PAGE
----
The medina beacons with meandering narrow alley-roads that curve tantalizingly, promising a great discovery just around the corner, but a few steps off the path in an unknown direction and the noise of the market disappears. The walls are painted cooling whites or blue and doors are uniquely decorated, but shut tight. Windows are high on the walls and covered with black grill, allowing no casual peek at the life inside. Life and noise are in the walled garden and patio, but only the family enters.

The women chatter and giggle, haggle and shout, link arms and cling close in the market, but most heads are covered, a few even veil faces. Even the young girls cover elbows and legs in the hottest weather. For all the universal female traits, the Westerner gets the sense of not belonging.

It is mysterious and exotic, a little exclusive and off putting, with a touch of dark and frightening. Inviting, curiously compelling, completely unknowable.

Friday, August 31, 2012

Blue Moons and Bye-byes

Ah the blue moon. Lots of info on what and when but not why that name. Found it! The Christian calendar, used for dating movable feasts like Easter,  is based on 12 Full moons, 1 per month. Mostly. So then the 13th moon showed up they referred ito it as a Betrayal Moon because it threw off ao the tidy planning. And in Old English betrayal is  "belewe" moon.

So with that bit of trivia it is time for good byes here - I gave my students a list of movies to watch to improve their English and a way to use Google to get news in English. I think some will keep going. They have more than they did 3 weeks ago. Plus they know Chicago Bulls. That alone will impress their friends at the hammam.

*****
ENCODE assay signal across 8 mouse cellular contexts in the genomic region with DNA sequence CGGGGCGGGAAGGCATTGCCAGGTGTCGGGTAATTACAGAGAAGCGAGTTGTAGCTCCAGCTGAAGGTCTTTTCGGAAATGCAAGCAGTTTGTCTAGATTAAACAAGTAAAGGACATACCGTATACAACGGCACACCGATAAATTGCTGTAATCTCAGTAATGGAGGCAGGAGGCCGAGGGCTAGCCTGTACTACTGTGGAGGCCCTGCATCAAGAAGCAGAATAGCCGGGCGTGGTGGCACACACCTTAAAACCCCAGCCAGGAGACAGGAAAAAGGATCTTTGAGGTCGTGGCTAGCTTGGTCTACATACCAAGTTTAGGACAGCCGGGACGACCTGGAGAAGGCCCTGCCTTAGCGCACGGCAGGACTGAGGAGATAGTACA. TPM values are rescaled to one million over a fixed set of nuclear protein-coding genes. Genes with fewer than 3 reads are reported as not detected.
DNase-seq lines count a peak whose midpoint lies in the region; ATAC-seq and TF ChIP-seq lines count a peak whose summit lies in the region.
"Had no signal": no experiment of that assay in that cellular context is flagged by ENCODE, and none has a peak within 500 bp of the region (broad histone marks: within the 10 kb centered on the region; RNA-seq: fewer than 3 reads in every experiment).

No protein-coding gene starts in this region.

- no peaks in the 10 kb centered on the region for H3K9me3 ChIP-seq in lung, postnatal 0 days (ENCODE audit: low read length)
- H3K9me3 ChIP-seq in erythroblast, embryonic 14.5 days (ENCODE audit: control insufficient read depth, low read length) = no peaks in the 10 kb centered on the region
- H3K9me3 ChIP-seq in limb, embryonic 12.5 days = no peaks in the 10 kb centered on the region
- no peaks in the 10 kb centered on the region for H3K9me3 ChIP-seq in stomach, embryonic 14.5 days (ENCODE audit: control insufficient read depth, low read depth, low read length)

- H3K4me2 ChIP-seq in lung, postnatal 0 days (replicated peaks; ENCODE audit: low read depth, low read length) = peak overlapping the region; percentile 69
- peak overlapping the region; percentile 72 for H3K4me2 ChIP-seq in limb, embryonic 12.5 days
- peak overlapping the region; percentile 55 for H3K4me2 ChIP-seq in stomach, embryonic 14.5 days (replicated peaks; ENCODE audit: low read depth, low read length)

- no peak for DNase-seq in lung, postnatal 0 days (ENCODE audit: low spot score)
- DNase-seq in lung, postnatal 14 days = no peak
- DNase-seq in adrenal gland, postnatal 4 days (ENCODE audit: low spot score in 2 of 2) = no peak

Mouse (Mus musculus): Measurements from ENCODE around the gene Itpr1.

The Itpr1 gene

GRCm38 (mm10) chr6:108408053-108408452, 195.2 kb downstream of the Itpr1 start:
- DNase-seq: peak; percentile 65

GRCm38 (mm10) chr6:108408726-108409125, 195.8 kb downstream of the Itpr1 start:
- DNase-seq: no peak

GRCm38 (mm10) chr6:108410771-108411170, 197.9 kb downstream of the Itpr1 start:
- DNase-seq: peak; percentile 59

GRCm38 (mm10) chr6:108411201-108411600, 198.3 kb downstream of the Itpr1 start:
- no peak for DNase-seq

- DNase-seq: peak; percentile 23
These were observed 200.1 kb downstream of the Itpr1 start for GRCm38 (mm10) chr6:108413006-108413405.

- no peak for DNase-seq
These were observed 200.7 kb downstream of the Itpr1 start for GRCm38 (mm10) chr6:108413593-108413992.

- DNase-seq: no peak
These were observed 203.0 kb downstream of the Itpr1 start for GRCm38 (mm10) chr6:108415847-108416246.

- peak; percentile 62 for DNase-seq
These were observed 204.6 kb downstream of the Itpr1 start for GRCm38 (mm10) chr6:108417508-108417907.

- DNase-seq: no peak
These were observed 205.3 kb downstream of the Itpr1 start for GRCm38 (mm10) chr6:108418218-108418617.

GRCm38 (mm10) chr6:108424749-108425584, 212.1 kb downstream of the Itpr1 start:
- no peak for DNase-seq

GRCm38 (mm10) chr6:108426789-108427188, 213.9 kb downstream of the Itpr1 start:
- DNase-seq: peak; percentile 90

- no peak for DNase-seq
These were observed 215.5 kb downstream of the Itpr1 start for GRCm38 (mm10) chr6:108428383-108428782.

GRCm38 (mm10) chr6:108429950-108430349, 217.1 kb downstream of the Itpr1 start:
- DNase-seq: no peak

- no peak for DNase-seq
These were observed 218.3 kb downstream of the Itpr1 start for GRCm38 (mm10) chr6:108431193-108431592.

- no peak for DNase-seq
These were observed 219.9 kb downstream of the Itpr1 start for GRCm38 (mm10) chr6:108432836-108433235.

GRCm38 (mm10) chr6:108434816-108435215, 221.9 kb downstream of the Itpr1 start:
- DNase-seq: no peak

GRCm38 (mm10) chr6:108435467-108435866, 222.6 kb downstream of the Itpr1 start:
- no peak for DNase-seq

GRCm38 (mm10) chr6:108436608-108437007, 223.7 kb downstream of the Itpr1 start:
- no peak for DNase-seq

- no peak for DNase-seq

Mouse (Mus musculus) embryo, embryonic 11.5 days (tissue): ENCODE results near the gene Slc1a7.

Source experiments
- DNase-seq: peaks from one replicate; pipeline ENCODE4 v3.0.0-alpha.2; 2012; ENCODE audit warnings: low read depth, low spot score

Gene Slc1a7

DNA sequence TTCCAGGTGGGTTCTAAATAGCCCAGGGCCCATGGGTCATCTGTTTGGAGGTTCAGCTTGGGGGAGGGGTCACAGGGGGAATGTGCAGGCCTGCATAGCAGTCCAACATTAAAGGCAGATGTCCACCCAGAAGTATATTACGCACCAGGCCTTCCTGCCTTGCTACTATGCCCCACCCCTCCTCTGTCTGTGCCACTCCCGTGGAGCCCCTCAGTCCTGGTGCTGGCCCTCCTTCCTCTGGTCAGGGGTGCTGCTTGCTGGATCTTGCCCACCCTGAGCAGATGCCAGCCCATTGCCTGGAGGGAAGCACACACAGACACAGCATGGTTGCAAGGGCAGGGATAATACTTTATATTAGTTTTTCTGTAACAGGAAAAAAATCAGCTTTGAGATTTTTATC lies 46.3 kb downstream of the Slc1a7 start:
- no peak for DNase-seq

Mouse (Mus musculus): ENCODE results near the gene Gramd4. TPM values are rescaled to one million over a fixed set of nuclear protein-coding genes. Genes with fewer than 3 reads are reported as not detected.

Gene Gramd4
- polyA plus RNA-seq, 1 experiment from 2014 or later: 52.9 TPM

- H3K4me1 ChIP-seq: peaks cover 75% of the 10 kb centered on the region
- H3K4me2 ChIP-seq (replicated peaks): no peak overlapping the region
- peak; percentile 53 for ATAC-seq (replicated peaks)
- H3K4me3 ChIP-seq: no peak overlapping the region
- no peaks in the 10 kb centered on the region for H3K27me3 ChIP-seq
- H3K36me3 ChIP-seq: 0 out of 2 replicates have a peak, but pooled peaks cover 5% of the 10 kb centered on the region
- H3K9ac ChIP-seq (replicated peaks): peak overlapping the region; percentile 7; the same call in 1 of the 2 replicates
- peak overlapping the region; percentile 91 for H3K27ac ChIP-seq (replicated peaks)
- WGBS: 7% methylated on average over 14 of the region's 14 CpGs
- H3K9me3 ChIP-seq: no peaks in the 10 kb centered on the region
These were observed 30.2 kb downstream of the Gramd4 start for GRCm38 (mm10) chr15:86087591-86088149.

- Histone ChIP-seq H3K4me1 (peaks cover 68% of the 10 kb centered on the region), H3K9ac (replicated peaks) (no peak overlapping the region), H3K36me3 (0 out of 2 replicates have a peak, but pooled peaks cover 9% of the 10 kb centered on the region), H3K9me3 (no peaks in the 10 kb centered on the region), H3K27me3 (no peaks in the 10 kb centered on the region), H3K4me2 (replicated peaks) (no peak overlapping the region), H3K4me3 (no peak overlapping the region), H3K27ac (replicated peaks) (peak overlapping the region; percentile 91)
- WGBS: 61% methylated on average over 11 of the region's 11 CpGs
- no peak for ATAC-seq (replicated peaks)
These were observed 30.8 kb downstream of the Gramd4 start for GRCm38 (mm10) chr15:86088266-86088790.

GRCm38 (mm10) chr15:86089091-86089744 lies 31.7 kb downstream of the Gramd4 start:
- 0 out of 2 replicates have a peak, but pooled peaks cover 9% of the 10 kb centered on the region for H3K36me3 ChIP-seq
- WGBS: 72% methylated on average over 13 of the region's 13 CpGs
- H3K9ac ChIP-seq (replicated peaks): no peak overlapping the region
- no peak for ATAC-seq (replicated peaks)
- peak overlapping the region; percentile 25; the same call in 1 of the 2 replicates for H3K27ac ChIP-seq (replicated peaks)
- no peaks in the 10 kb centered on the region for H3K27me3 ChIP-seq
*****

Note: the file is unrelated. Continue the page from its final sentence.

I have lots of reflection and contrasts but they will wait until after a week in Spain.  I'll also add pictures to the blog and let you all know when it is ready for enhanced viewing. Thanks for taking the journey with me!


Thursday, August 30, 2012

Pulled into the future

Suddenly it is 48 hours until I get on a big plane again. I filled out my final evaluation form and poked in my suitcase to see if I need to buy more souvenirs. (yes) tomorrow is the last day of teaching. Sadly there are no volunteers to continue this job, but most of the students will go back to school next month so they will be busy. But no one will talk English to them.

Arabic is the first language taught, followed by French in grade 1. The most recent addition to the curriculum is Berber as some were afraid of losing touch with their roots. English is still an elective and #4 on the list. These students can read individual words - although I had to  explain "independence" and "kite"! Did they not read the Kite Runner? - but had no idea what an E at the end did the the vowel in the middle as far as pronouncation goes. Or two vowels together. I have not even touched all the exceptions. What a complicated language.

Many of them are on Facebook and hopefully they play games with English speakers. Bejeweled is universal.

From here I meet Bob in Spain and tour Barcelona and Madrid.  Back in the US on Sept 9. Thanks to my son and friend for manning the house and enduring the bites of the cat.

Wednesday, August 29, 2012


Every country has one - huge warehouse jungle of clothes, food, washing machines, toys, bedding, fresh fruit, confusingly located under one roof. Here we have Marjane. And next to it a McDonalds. But today's run was necessary because there's was a sever shortage of ice cream in the house. Desserts are always fruit. This was so desperate we had to eat one on the way home, 1/2 melted and dripping. Exquisite.

What I really crave: bacon. Bacon cheeseburgers, bacon sandwich, bacon with pancakes, eggs and bacon, bacon wrapped hot dogs..